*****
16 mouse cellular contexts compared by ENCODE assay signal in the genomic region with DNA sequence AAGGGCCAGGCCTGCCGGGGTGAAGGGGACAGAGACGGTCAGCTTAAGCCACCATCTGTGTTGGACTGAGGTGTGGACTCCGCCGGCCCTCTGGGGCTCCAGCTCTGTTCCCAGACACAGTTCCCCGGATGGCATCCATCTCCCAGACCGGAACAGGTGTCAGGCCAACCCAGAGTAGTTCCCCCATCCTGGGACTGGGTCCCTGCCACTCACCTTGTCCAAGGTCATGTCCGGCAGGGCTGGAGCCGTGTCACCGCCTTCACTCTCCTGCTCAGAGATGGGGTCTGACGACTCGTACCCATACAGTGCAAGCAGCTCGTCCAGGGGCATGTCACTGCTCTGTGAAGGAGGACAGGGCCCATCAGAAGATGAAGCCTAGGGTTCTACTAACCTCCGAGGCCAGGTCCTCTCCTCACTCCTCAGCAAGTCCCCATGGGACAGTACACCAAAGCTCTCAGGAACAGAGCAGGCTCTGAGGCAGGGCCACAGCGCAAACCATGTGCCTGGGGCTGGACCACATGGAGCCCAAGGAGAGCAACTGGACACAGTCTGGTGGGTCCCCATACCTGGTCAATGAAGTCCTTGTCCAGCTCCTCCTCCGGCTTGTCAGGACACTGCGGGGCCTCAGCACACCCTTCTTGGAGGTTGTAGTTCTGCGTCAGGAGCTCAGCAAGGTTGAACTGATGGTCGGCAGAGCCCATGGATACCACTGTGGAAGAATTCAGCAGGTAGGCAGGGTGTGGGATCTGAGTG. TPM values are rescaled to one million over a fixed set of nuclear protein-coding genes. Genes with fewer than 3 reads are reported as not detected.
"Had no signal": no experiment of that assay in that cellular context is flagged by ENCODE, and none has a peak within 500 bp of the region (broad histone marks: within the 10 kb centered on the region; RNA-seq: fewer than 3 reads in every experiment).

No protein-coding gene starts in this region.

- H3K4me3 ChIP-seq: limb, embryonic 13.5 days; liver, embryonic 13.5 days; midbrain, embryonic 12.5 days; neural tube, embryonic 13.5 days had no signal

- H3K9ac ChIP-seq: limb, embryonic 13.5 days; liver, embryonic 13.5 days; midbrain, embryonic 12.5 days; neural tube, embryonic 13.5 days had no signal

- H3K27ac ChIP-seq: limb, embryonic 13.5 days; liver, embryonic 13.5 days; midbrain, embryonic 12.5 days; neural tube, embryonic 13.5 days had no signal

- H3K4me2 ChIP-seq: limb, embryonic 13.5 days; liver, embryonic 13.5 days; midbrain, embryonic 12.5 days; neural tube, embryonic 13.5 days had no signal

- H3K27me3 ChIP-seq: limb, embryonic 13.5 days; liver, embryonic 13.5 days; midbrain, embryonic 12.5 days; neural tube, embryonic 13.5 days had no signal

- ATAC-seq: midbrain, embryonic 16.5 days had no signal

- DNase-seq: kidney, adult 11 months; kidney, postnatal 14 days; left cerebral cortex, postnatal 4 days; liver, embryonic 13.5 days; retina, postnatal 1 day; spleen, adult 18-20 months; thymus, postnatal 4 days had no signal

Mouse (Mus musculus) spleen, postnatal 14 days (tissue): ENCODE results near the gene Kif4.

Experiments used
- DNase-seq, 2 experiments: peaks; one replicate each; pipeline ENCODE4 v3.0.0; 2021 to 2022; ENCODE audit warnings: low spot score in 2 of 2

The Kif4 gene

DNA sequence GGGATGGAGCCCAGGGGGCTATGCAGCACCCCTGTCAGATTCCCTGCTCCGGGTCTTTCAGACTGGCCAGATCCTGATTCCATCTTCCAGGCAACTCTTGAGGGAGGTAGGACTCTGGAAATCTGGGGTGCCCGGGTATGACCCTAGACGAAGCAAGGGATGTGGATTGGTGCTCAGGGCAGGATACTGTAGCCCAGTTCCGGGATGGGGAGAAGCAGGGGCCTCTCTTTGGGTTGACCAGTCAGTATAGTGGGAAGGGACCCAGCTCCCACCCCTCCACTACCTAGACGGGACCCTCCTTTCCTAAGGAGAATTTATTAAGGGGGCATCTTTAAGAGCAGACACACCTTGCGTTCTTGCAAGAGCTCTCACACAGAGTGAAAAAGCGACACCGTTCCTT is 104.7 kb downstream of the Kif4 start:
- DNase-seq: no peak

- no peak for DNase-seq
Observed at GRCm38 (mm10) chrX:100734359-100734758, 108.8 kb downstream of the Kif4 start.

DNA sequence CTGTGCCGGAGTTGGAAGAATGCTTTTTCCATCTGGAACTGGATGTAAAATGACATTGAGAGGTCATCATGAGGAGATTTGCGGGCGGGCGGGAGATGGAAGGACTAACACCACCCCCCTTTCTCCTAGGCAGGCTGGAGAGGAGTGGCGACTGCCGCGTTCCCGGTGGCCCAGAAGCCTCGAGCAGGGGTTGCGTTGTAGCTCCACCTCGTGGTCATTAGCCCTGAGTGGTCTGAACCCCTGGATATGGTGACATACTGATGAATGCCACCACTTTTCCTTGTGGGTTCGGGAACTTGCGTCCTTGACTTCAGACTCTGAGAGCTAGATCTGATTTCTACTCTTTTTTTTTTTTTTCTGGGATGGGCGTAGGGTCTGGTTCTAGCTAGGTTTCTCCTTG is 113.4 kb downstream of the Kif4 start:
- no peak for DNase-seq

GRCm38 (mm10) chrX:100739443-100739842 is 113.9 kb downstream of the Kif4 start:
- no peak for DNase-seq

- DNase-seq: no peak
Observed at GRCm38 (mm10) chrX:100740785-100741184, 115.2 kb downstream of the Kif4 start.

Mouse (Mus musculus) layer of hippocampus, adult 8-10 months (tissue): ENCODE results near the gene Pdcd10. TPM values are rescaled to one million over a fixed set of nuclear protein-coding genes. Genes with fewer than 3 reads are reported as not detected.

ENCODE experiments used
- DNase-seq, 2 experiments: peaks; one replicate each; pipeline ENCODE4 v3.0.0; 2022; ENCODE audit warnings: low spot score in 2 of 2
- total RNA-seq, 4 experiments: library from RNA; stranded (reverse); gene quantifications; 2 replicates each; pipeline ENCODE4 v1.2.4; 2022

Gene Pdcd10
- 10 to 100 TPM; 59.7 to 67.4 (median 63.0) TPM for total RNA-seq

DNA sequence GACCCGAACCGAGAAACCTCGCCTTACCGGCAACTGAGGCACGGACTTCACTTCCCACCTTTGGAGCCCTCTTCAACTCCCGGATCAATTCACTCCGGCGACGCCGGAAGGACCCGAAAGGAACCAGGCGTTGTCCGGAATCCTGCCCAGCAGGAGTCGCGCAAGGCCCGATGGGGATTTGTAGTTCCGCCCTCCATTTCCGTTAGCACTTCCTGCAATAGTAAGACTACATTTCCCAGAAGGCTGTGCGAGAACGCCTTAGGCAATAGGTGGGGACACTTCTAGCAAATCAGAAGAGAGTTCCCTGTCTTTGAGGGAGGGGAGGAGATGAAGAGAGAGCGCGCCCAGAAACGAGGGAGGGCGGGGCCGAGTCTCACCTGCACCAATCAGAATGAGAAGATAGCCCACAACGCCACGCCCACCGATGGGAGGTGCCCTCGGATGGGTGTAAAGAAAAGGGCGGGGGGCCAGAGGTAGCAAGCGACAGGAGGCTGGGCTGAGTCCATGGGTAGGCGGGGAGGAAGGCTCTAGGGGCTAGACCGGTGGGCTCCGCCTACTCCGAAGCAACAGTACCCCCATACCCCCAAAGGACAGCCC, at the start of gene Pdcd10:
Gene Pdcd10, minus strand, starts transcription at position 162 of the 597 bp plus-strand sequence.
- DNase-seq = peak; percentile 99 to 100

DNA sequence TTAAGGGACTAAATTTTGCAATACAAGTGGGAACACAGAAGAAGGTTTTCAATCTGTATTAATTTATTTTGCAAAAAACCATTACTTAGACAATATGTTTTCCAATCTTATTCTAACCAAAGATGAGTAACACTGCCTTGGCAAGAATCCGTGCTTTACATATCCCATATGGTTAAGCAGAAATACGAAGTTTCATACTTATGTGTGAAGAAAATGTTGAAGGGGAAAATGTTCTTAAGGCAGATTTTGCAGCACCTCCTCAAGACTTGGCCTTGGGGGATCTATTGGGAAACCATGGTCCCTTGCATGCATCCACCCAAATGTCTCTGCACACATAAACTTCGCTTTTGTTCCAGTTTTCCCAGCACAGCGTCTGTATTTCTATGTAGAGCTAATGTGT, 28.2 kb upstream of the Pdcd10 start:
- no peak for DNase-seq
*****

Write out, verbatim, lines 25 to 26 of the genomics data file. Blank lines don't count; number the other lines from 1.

Mouse (Mus musculus) layer of hippocampus, adult 8-10 months (tissue): ENCODE results near the gene Pdcd10. TPM values are rescaled to one million over a fixed set of nuclear protein-coding genes. Genes with fewer than 3 reads are reported as not detected.

ENCODE experiments used